Oral Presentations II: Genetic Diversity

This is a flavour of one of the six presentations that occurred in the Genetic Resources Oral Presentations on Wednesday, September 15th. Genetic Diversity and Adaptation of Date Palm (Pheonix dactylifera L.) – Sakina Elshibli The date palm produces sugar rich fruits which are cultivated in arid areas of the world. One kilogram of dates produces approximately 3000 calories. Palm dates also contain a wide range of nutrients, vitamins, and amino acids. The date palm can tolerate drought, but when the fruit is cultivated irrigation is needed. Date palms are useful because they provide small microclimates through shade. They also have a wide range of social and economic values, such as a housing material. This is especially true in Sudan where this study was carried out. There is an apparent diversity of date palms (fruit shape, side leaf structure, and morphology stages.) Dates are usually divided into two groups: dry and soft. In Sudan there is no genetic characterization of morphological variability in date palms. Over past twenty years production has increased, however stresses have also increased. These stresses include: floods, spread of diseases, desertification, and drought. Propagation is also a main constraint to increased cultivation. Date palm seeds are not suitable for cloning. It is only possible for few cultivars to be cloned, leading to date palm monocultures. A high percentage of off-types increase the risk of contamination for traditional cultivars.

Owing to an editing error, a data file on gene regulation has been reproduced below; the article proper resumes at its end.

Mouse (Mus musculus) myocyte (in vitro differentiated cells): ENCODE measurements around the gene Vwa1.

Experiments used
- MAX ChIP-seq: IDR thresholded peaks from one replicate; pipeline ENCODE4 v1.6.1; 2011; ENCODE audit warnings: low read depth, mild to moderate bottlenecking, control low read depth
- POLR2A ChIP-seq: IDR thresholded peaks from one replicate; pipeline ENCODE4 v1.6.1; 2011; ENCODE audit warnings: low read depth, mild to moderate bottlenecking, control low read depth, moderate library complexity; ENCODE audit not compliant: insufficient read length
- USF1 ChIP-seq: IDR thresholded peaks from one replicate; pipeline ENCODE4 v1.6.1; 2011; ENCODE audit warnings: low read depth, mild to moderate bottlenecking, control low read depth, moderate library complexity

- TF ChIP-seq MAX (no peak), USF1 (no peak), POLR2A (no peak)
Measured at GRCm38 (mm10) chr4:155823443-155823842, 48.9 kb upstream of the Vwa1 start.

Oral Presentation I: Sustainable Management of Natural Resources under Climate Change (GTZ/ DEZA session)

Tropentag 2010 - Oral Session I In the light of climate change, GTZ otherwise known as the international cooperation enterprise for sustainable development, lately emphasized their projects on issues dealing with sustainable management of natural resources. The results on four projects of GTZ were presented on Tropentag 2nd day of conference. One project highlighted is presented by Dr. Markus Buerli, SDC Programme Officer for Mongolia, which focused on a project on pasture ecosystem management; with a topic preserving the Green Gold of Mongolia. The main approach of the Green Gold project which started in 2004 was to facilitate the formation of Pasture User Groups (PUGs) which – lately – comprises of 10,000 herders, in order to support these groups in attaining legal recognition, empowerment of the communities, collective actions as well as to develop pasture management plans.
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